I have 6 years of programming experience, mostly following the object oriented paradigm, and I'm interested in learning functional programming. My main goal is to become a functional paradigm programmer and not a programmer who is using a functional language but still writes in imperative style.

When I'm practising in functional programming I still follow an object oriented way of thinking, like loops, mutable variables and so on. I picked F# as a basic functional language and because it's very tightly integrated with other .Net languages, like C#. F# allows usual object oriented statements, therefore you can use F# syntax but not actually produce functional code.

What statements and approaches should I avoid when learning functional programming?

  • 11
    You should avoid statements. Commented Aug 12, 2012 at 5:42
  • I'm afraid this question might be a bit too open-ended for this site, but in any case, I would recommend reading this post by the ever-brilliant John Carmack: altdevblogaday.com/2012/04/26/functional-programming-in-c
    – TehShrike
    Commented Aug 12, 2012 at 7:07
  • Think in terms of expressions, not statements.
    – SK-logic
    Commented Aug 12, 2012 at 10:10
  • 2
    If you really want to learn to think functionally, take a purely functional programming language like Haskell. When you have become fluent in Haskell, you can consider hybrid languages like F#, Scala, and so on.
    – Giorgio
    Commented Aug 12, 2012 at 18:44

3 Answers 3


Functional Programming is more than just a list of statements to avoid. It's a (often) radical shift in mindset. For example, there are no destructive state changes allowed in functional programming. If I say that A = 5, I have not set up A as a kind of box containing a 5. I've made A exactly the same as 5, forever. There's a very very good book, co-written by the one and only Jon Skeet called Real World Functional Programming.

As far as learning purely functional programming is concerned though, I'd actually recommend Haskell over F#. Granted you'll probably get more done in terms of production code with F# or Ocaml but Haskell will bend your mind into the proper shape in order to grok functional programming. The process may take some time, however.

I recommend Learn You a Haskell if you want a guide to that. The C#/F# book option is less painful though. C# and F# let you solid, workable magic as a functional programmer. Haskell is black sorcery by comparison.

  • 1
    Well, you didn't make A exactly the same as 5 forever. You merely bound it to 5 for this specific context, and can't re-bind it. You can have plenty of other As elsewhere, and of course also bind something entirely else to A the next time you come by whereever you bound A to 5 (say, during recursion or an independent call).
    – user7043
    Commented Aug 12, 2012 at 3:09
  • @delnan Right but I'm being overly dramatic for emphasis ;)
    – user28988
    Commented Aug 12, 2012 at 3:09
  • I don't doubt you know that, but some readers may not - and I wouldn't want yet another guy confusing state with mutability ;)
    – user7043
    Commented Aug 12, 2012 at 3:12
  • 1
    I got stuck with Learn You a Haskell - some of the examples don't work in the current GHC.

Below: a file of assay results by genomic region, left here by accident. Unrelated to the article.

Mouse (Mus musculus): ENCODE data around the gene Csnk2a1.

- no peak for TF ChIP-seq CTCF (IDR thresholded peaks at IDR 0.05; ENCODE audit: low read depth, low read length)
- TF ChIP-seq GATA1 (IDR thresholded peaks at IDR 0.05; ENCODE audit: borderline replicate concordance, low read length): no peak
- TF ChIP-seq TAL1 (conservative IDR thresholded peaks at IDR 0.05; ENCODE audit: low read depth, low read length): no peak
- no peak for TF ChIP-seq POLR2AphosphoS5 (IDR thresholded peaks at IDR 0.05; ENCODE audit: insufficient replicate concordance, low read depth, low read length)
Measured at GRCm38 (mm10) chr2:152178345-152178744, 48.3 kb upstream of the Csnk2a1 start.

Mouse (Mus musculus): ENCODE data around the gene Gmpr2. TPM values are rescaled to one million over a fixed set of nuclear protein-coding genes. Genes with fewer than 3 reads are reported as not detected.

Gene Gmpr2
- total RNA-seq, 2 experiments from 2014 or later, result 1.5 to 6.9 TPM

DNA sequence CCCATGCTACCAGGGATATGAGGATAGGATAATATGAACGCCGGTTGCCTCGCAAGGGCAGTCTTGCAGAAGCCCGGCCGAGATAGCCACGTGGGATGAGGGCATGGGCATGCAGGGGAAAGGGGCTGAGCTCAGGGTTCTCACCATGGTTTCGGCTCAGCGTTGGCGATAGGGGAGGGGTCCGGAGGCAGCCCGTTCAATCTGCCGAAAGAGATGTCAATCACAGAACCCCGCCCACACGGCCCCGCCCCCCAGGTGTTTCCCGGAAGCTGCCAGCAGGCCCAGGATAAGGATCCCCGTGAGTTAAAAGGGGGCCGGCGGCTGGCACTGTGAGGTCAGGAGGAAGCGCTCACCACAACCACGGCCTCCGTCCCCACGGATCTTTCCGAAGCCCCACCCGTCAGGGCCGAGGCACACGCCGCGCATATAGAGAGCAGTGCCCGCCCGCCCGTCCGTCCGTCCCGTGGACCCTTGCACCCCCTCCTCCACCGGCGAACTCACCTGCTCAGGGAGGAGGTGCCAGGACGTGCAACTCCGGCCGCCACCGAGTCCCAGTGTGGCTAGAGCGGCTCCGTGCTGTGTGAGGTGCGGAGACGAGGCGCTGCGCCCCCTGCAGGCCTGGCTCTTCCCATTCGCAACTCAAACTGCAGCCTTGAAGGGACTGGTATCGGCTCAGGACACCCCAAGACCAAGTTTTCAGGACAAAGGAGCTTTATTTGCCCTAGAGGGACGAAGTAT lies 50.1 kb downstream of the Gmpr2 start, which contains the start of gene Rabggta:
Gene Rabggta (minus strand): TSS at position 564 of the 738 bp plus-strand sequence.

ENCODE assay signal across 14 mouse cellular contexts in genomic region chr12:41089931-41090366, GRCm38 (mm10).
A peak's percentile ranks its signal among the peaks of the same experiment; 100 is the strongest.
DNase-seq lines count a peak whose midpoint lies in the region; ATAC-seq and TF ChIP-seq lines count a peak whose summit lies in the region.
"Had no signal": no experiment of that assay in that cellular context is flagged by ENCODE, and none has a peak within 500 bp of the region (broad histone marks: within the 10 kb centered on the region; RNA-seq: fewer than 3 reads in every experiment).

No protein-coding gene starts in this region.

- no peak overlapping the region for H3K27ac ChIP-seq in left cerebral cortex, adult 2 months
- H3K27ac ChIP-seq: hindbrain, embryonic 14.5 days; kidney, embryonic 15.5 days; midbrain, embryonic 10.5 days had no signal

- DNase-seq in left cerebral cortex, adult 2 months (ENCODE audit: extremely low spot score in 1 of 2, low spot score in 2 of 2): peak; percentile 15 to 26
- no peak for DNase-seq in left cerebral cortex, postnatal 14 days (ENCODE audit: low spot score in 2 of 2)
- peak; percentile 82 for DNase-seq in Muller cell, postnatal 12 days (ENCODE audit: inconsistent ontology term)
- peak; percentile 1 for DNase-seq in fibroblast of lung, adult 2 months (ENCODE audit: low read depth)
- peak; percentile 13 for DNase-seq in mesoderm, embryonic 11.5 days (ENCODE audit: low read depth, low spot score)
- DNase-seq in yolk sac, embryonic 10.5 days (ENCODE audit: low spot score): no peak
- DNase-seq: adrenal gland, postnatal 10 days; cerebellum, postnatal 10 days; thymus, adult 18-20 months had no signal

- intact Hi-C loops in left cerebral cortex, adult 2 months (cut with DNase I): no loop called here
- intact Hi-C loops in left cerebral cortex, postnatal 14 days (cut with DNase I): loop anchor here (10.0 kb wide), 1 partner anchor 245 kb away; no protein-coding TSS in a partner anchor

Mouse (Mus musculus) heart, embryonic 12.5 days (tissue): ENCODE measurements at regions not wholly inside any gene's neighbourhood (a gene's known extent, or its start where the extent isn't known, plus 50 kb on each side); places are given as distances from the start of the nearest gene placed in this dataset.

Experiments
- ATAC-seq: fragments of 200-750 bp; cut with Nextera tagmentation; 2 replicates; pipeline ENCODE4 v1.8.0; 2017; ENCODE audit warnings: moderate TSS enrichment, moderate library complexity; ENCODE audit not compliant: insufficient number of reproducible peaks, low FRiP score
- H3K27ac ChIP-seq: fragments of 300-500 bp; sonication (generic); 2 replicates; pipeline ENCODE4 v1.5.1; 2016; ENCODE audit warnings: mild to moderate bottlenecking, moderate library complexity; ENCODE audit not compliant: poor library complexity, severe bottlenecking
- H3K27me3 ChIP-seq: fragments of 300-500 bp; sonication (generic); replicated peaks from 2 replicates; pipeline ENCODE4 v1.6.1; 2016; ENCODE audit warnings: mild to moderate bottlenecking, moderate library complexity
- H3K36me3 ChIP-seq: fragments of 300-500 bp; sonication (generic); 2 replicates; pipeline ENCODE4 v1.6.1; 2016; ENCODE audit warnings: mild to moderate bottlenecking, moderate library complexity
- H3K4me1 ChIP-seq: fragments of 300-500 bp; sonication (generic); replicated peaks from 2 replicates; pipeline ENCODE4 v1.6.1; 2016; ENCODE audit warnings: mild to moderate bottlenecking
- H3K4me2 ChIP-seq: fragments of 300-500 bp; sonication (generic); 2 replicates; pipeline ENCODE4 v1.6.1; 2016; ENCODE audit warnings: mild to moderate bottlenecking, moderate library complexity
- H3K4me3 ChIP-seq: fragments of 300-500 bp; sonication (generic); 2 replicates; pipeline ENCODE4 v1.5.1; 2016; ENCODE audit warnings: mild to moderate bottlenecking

– Oded
    Commented Aug 12, 2012 at 8:06
  • Also, at least in F#, you can certainly re-bind A to 6. That's called "hiding", or something similar. You're just hiding the old value called A with a new value called A. Commented Aug 13, 2012 at 16:02

Learning functional programming is not about applying what you know from imperative and object-oriented programming and leveraging that to learn functional programming. In your question you are asking what to avoid, when I believe you should be thinking is: To learn functional programming I realize I should totally set aside what I know about imperative programming; where should I start.

As some starting advice see How to make the transition to functional programming?

So don't convert imperative code to functional code. If an algorithm is amiable to functional programming then use functional programming. If an algorithm is amiable to imperative programming then use imperative programming.

To answer your question more specifically

In the object-oriented world objects are king, in the functional world functions are king.


Probably the most important thing to avoid is using constructs that change state.

Many people who start learning functional programming try to "emulate" imperative thinking in a functional language. This results in poor programs that make them feel that functional languages are cumbersome and ineffective. So it's important to get rid of imperative thinking. Don't think about the steps the program should do, think about expressions (functions), what they mean, and how to combine them to get the desired result.

Also, don't be too concerned about the effectiveness of your program at the beginning. Imperative programmers often feel that creating new instances of data structures each time they want to "change" something must make the program slow and ineffective. Functional languages are well optimized for that.

As stated in another answer, F#, OCaml, Scala and many other functional languages allow state-changing constructs, side effects and imperative sequences of statements. On the other hand, Haskell doesn't permit that and so you have no choice but to learn how to do it in a purely functional way. (I've seen many people describing it as "rewiring one's brain".)

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